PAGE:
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Goodbye and God bless Bishop Graham

PUBLISHED: 12:00 15 November 2018 | UPDATED: 12:00 15 November 2018

The Bishop of Norwich, the Rt Rev Graham James.
Photo: Diocese of Norwich

The Bishop of Norwich, the Rt Rev Graham James. Photo: Diocese of Norwich

Diocese of Norwich

With a heart for people and a head for action, the Lord Bishop of Norwich, the Right Reverend Graham James has won friends across his diocese. The man who once appeared in the Guinness Book of Records talks about rollercoasters, royals and religion ahead of his retirement

The Bishop of Norwich, Rt Rev Graham James sailing on the Wherry Albion to take the annual service at St Benet's Abbey. 
PHOTO: ANTONY KELLYThe Bishop of Norwich, Rt Rev Graham James sailing on the Wherry Albion to take the annual service at St Benet's Abbey. PHOTO: ANTONY KELLY

When Bishop Graham arrived in Norwich, he was expecting it would take time to feel at home.

“The thing that I kept hearing about Norfolk was that you need to be here for 180 years before anyone will speak to you!” he said. “We certainly didn’t find that at all. Of all the places I have been in ministry this is the place that has given the warmest welcome and was the easiest to feel at home in.”

He leaves, with farewell cathedral services on November 25, as the longest serving bishop in the entire Church of England. But as Bishop Graham and his wife Julie say their goodbyes after 20 years in Norfolk, their legacy could live on for decades.

Over the past 20 years Bishop Graham has visited every benefice, and almost every church, in a diocese stretching from King’s Lynn to Lowestoft and Cromer to Diss. He has preached in more than 500 different Norfolk churches, ordained more than 400 new deacons and priests and confirmed many thousands of people into the faith he has spent a lifetime preaching. “I try to write a new sermon each time I preach, but I can’t promise every anecdote will be new!” he said.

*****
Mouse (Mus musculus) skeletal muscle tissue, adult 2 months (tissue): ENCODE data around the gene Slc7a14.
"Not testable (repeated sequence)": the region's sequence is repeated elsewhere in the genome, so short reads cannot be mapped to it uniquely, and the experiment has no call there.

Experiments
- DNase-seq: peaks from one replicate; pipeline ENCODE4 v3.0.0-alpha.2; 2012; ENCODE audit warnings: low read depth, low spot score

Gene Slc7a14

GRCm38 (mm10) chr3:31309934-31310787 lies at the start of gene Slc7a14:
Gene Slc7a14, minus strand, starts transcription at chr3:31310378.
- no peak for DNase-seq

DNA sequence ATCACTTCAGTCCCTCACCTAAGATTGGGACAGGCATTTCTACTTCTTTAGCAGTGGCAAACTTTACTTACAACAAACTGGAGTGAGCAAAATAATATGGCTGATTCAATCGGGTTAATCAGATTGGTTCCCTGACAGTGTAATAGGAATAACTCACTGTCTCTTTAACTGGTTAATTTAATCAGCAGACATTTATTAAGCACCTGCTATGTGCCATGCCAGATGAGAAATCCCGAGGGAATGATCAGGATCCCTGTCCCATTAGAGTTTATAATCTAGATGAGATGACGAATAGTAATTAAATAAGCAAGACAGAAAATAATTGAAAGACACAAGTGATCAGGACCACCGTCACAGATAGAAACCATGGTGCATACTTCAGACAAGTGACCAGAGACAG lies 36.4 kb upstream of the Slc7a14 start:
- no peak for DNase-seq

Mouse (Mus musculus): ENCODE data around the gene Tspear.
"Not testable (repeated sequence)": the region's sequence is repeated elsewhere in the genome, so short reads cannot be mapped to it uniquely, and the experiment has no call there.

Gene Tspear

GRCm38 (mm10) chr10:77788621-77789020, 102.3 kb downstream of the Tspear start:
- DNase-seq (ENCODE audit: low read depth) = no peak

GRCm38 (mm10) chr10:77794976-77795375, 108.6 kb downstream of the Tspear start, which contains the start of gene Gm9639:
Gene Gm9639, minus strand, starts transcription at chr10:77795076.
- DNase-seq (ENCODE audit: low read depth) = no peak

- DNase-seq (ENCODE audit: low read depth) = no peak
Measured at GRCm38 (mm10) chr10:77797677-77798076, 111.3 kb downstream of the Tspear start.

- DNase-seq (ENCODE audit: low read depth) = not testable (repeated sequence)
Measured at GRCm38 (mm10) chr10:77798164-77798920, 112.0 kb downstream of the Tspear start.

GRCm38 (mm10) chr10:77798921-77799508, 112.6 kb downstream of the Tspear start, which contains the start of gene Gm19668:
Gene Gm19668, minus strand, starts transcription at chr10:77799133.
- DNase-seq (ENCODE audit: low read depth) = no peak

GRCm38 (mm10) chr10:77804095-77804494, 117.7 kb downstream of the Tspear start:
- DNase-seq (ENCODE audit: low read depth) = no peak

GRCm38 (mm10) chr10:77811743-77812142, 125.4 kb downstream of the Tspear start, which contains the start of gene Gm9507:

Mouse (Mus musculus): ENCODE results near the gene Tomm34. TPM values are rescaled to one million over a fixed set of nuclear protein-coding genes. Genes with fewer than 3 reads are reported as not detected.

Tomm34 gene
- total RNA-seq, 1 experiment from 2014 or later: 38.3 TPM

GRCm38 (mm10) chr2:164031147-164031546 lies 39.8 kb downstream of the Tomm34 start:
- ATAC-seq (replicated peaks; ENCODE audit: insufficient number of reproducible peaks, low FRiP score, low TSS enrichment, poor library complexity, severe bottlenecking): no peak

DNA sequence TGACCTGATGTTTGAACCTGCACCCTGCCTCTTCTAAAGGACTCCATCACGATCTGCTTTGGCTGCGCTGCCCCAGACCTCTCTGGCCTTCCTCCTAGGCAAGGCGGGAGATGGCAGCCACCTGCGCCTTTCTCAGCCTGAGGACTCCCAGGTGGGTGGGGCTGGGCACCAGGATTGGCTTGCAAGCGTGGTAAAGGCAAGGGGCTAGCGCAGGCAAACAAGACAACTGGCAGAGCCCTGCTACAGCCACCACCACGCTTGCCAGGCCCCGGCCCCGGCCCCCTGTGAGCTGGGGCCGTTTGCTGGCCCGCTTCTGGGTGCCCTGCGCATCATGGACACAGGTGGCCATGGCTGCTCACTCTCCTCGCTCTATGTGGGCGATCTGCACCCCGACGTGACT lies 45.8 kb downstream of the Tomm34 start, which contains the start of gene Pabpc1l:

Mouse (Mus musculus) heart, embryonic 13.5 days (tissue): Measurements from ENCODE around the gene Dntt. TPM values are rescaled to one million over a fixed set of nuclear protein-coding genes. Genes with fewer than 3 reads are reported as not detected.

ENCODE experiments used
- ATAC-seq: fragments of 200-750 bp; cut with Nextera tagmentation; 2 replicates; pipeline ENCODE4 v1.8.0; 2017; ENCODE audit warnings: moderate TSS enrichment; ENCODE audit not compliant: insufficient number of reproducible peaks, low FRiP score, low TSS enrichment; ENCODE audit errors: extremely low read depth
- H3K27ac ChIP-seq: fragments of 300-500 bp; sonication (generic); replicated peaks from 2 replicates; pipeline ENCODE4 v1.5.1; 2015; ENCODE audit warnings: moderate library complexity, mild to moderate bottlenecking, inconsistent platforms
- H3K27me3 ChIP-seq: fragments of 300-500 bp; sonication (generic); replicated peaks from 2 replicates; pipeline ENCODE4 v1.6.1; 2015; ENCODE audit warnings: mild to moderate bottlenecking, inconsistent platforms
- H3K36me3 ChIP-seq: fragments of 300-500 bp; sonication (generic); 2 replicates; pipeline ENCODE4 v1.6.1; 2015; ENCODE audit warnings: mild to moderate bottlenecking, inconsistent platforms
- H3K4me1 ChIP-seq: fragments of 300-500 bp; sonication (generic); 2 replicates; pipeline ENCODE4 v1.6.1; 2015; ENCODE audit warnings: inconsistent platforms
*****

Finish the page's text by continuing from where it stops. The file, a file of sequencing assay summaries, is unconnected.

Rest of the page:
The Bishop of Norwich   Picture: Bishop's HouseThe Bishop of Norwich Picture: Bishop's House

A gifted communicator he is a regular on BBC Radio 4 Today programme’s “Thought for the day” slot and in Norfolk has taken part in charity game shows, theatrical performances, and even played God - in a village play.

His very first visit to Norfolk was as a young curate, visiting a fellow curate in Sprowston, north Norwich. The pair of fledgling clergymen enjoyed a ride on the famous wooden rollercoaster at Great Yarmouth. His next trip to the Pleasure Beach was in disguise – for by now he had risen through the ranks, including six years as chaplain to the Archbishop of Canterbury, to become Bishop of Norwich. Wanting to take his teenage children, Rebecca and Dominic, to enjoy the fun without the ceremony of being there with the bishop, he went unannounced to enjoy some more white-knuckle rides.

Most of his trips around the county have been more sedate, although there is an annual ride on a Norfolk wherry to preach at an open-air service alongside the river Bure in his role as Abbot of St Benet’s.

He loves the beauty of his diocese – but is not blind to its problems.

The Bishop of Norwich, Rt Rev Graham James, Prince Philip and the Queen at the Tree planting ceremony in 2006. PHOTO; Matthew UsherThe Bishop of Norwich, Rt Rev Graham James, Prince Philip and the Queen at the Tree planting ceremony in 2006. PHOTO; Matthew Usher

“What I have watched over more than 40 years of ministry is a society where there have been ever greater divisions between people with stable lives and people with chaotic lives.” he said. “Don’t imagine that these are people who have not had a stable upbringing. Losing a job, or a relationship breaking down, or problems with children or sickness, can cause the whole of life to collapse.

“I do feel that these problems are more testing, and greater now then when I arrived in Norwich. They were around then, but a bit more hidden from our eyes.”

And he said easy access to illegal drugs meant people trying to temporarily block out problems ended up addicted and destitute.